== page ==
In the wake of the tragic Boeing 737 MAX crashes that killed 346 people, U.S. Senator Roger Wicker, R-Miss., began working on legislation to enhance aircraft safety and reform the regulatory process to help prevent future tragedies.

Wicker is the Chairman of the Senate Committee on Commerce, Science, and Transportation, which has jurisdiction over aircraft safety.

This morning, the committee approved Wicker’s “Aircraft Safety and Certification Reform Act of 2020,” which was co-authored by Sen. Maria Cantwell, D-Wa., the lead Democrat on the committee. The approval clears the way for the legislation to be considered by the full Senate.

“The Committee’s approval of the bipartisan aviation safety bill is progress toward improving the certification process and enhancing accountability, especially as it relates to the manufacturing of passenger aircraft,” said Wicker. “As the FAA prepares to unground the 737 MAX, this legislation contains numerous provisions that would ensure that the agency performs its safety oversight to the highest standards. I thank Ranking Member Cantwell for working with me on these important reforms to enhance safety for the flying public.”

The Aircraft Safety and Certification Reform Act of 2020 would:

  • Mandate Safety Management Systems (SMS) for large aircraft and engine manufacturers. SMSs provide systematic approaches to safety policy, assurance, and risk-management;
  • Require the Federal Aviation Administration (FAA) to approve the appointment of Organization Designation Authorization (ODA) unit members and require the FAA to develop guidance for technical qualifications for such members;
  • Require the development of best practices for ODAs, including those that would ensure any reports of undue pressure or regulatory coziness are addressed;
  • Prohibit limitations on direct communications between ODA unit members and FAA inspectors;
  • Require the FAA to review and reassess assumptions related to “human factors” – the interface between human and machine – when certifying aircraft, particularly those situations involving multiple cockpit alerts and automation;
  • Require the FAA to conduct more research into human factors with respect to the design and certification of aircraft;
  • Establish an FAA center of excellence that would examine human factors and automation within aviation;
  • Require flight testing by a representative sample of international and domestic airline pilots;
  • Direct the FAA to establish an Office of Continuing Education to assist the FAA’s certification engineers and inspectors to keep current with new technologies and concepts;
  • Provide funding authorization for the FAA to hire specialized technical staff with expertise in new and emerging technologies to assist in development of technical standards in certification;
  • Prohibit FAA employees from receiving financial incentives or awards that relate to certification schedules or quotas;
  • Direct the FAA to maintain a voluntary and confidential safety reporting program for FAA employees to convey concerns about aircraft designs during the certification process;
  • Extend existing whistleblower protections for airline employees to employees and contractors of aircraft, engine, and propeller manufacturers;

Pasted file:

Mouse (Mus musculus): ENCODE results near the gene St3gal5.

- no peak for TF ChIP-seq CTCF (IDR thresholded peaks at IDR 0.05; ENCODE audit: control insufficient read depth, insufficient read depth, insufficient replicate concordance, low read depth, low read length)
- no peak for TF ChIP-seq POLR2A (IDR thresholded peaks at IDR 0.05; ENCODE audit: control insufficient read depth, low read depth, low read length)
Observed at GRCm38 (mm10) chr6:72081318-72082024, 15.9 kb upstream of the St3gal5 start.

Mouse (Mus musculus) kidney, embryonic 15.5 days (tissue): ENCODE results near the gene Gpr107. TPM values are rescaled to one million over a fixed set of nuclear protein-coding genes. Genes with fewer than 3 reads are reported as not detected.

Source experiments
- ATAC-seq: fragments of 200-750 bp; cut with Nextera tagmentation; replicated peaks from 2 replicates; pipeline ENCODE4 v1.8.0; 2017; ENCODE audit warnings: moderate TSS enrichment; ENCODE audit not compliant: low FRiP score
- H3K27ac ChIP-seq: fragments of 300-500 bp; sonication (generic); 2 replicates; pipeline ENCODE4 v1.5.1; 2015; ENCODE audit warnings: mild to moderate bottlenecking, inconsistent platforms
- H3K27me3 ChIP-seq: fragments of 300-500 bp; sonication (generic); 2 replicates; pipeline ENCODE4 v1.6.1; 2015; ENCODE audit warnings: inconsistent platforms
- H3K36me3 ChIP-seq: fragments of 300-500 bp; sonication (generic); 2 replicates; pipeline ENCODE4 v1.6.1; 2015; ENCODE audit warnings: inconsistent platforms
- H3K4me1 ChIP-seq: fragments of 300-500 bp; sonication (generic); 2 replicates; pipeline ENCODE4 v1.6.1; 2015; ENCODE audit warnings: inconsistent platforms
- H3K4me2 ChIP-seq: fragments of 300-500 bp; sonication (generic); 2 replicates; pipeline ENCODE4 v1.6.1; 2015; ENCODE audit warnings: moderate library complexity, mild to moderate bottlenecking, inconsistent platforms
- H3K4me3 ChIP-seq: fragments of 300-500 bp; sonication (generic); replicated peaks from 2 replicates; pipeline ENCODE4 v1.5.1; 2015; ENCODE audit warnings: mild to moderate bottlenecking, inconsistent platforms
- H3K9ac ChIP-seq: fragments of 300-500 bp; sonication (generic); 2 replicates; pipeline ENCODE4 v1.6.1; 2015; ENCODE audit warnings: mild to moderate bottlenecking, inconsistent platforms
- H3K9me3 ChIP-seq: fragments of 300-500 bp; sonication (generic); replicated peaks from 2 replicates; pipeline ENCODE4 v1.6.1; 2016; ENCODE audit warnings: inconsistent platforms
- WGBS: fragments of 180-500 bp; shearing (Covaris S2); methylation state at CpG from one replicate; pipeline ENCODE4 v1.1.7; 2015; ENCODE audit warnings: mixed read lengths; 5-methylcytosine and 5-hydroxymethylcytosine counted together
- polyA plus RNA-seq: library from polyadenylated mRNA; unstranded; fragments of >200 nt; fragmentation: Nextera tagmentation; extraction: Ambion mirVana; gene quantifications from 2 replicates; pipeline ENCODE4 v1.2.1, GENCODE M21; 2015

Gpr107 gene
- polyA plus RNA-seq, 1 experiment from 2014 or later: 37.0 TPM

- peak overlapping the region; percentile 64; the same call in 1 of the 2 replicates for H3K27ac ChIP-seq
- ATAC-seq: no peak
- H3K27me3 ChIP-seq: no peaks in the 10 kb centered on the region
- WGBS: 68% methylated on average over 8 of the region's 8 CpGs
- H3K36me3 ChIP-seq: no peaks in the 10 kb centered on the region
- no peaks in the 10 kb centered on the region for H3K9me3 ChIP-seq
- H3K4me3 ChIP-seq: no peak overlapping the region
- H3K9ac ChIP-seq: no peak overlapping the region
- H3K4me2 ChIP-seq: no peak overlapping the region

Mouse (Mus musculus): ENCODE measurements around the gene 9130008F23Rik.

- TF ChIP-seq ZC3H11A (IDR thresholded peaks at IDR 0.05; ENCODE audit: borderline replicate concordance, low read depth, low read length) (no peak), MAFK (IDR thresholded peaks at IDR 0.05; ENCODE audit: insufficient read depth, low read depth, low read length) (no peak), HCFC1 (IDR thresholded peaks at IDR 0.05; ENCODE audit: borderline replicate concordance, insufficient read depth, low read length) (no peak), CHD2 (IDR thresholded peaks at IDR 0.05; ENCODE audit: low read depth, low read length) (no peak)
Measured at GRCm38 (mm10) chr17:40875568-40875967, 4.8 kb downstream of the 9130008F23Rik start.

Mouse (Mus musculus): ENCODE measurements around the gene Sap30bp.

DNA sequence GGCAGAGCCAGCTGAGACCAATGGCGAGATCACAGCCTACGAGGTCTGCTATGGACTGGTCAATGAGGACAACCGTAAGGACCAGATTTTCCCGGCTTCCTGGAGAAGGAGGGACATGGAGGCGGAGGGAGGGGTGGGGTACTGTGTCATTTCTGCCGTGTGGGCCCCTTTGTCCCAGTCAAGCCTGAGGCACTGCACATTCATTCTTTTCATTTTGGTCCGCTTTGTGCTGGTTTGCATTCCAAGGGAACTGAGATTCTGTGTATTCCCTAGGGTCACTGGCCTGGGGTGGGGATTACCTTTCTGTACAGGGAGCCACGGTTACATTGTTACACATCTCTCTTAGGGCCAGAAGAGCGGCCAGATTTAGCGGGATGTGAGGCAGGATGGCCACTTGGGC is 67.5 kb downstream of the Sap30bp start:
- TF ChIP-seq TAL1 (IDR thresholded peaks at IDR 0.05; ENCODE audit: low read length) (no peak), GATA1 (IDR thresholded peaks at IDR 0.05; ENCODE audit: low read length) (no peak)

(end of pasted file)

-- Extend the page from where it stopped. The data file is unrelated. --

• Repeal unused certification authorities that would permit the FAA to further delegate responsibilities to manufacturers;
  • Require the FAA to review its own expertise and capability to understand the safety implications of new or innovative technologies, materials, and procedures that designers and manufacturers of passenger aircraft may adopt or introduce.

The following are new provisions based on amendments offered that would:

  • Require a Transportation Research Board (TRB) study of the Transport Airplane Risk Assessment Methodology (TARAM) process used by the FAA;
  • Authorize appropriations to support international efforts to improve safety;
  • Create a National Air Grant Fellowship Program;
  • Require the FAA to review and revise the aviation regulation commonly known as the “changed product rule”;
  • Require the FAA to establish a Technical Certification Board to review new or novel technologies related to the certification of certain airplanes;
  • Establish a TRB annual report that identifies, categorizes, and analyzes emerging safety trends in air transportation;
  • Include a modified version of Chairman Wicker’s “Federal Aviation Administration Accountability Enhancement Act” (S. 4565);
  • Require the FAA to develop guidance for procedures for document traceability and clarity of explanations for system safety assessment certification documents and changes to aircraft type designs;
  • Authorize appropriations for the FAA’s Advanced Materials Center of Excellence;
  • Include the “Promote Aviation Regulations for Technical Training (PARTT) 147 Act of 2019” (S. 3043);
  • Prohibit the FAA from delegating any finding of compliance or system safety assessment for any critical system design feature of a transport category airplane required for any certificate until the FAA has reviewed and validated any underlying assumptions related to human factors;
  • Require a TRB report on (1) the placement of time or other limits on type certificates and (2) requiring the FAA, when issuing an amended or supplemental type certificate for a design not in compliance with latest applicable airworthiness standards, to document any exemption or finding of equivalent level of safety.

Click here to read the bill.

The reforms in the Aircraft Safety and Certification Reform Act of 2020 are based on evidence from accident reports, solicited recommendations from aviation experts, insight from the victims’ families, witnesses, and stakeholders, and a series of hearings on aviation safety.

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Release from Senator Roger Wicker and the Senate Commerce Committee.